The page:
The Time Line of a Snob
The novel Great Expectations by Charles Dickens is told in first person by the protagonist. The protagonist, Phillip Pirrip, is known as "Pip" for short. The novel is a detailed story of Pip's life and how he changes throughout the novel. He begins the novel at age seven, although nice and morally correct, he is a very naive little child. Dickens portrays the people in Pip's environment, to emphasize the danger of having a child, naive person, around so many different adults. From lower class to upper class, Pip a seven year old child absorbs everything in his environment and it is what makes him who he is very early in his life. Early in his life, Pip is introduced to Miss Havissham who has an adopted daughter, Estella. Miss Havissham had her money stollen in a literal sense and her heart broken in a figurative sense. She lives the rest of her life, absorbing evil and seeking revenge on anything that comes her way. She raises Estella to "break" the hearts of men. Miss Havissham is considered a snob, because she believes that the financial upper class is what makes you superior to all. This is why she pities herself for being in the middle-upper class. Pip adores Estella and her because he is low class, and in his perspective they are first class. He is infatuated by their money and listens to everything they say. Estella is very mean and cruel to Pip, however he believes that it will all change when he gets wealthy. He is ignorant enough to believe that Miss Havissham will make him a "gentleman" so that he could merry Estella. F. Scott Fitzgerald makes an allusion to this in his novel "The Great Gatsby" as the main character Gatsby is ignorant enough to believe he will find his true love through money. This shows the literature connection that authors make to a powerful story such as "Great Expectations." Miss Havissham never makes Pip a gentlemen, and Pip is constantly being hurt by his great...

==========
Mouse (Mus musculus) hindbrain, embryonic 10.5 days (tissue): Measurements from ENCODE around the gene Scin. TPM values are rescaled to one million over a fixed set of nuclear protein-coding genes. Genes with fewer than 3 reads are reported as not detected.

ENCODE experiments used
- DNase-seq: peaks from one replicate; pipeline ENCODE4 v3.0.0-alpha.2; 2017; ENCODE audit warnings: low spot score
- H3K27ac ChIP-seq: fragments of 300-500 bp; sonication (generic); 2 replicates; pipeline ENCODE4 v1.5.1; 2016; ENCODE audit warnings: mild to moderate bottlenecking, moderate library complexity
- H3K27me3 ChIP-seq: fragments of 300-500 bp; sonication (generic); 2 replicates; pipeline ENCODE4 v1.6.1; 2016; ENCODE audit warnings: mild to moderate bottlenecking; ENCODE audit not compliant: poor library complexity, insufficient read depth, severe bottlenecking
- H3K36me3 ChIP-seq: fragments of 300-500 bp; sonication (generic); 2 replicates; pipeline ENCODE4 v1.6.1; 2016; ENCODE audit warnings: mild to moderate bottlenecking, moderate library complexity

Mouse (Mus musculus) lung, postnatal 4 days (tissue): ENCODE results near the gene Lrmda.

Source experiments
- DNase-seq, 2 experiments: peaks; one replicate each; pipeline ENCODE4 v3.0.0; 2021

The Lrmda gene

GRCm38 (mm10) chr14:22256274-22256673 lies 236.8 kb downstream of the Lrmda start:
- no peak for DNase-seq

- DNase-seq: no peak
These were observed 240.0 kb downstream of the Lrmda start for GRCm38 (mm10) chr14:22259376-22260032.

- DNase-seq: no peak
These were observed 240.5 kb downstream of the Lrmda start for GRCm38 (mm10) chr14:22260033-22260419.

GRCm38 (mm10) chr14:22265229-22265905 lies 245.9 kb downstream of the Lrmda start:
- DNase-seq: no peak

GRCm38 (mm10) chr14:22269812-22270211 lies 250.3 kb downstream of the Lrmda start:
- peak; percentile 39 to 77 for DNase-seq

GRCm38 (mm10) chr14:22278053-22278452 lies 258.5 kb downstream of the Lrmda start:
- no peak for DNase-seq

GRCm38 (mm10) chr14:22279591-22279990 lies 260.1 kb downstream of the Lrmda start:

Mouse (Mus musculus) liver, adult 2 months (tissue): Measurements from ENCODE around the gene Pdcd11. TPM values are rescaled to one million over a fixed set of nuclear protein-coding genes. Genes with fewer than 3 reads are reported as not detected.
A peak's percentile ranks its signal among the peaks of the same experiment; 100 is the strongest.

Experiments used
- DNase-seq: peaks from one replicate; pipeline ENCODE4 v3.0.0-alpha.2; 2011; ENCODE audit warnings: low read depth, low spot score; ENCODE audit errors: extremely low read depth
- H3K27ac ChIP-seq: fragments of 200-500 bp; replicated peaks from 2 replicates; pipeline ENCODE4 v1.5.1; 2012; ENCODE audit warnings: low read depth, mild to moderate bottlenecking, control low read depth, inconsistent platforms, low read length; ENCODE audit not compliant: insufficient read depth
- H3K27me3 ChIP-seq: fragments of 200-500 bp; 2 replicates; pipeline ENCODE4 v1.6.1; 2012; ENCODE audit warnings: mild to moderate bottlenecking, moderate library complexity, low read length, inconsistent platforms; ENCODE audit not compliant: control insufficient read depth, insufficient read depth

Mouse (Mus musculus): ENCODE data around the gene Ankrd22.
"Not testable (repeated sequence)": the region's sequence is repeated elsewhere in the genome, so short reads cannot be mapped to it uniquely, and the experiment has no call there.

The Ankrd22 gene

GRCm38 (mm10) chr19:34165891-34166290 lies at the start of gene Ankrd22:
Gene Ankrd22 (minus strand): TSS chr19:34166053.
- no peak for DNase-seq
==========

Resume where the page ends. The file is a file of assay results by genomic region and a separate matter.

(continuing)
"Chapter 19 Pages 121-129." Great Expectations. Westport: GREENWOOD, 1996. 121-29. Print.
" No more low wet grounds, no more dikes and sluices, no more of these grazing cattle- though they seemed, in their dull manner, to wear a more respectful air now, and to face round, in order that they might stare as long as possible at the professor of such great expectations- farewell, monotonous acquaintances of my child hood, henceforth I was for London and greatness- not for smiths work in general and for you!"(Pg.120 lines 29-35)
"No, my dear friend,..May I, as an old friend and well wisher, may I?"(Pg.125 lines 15-16).
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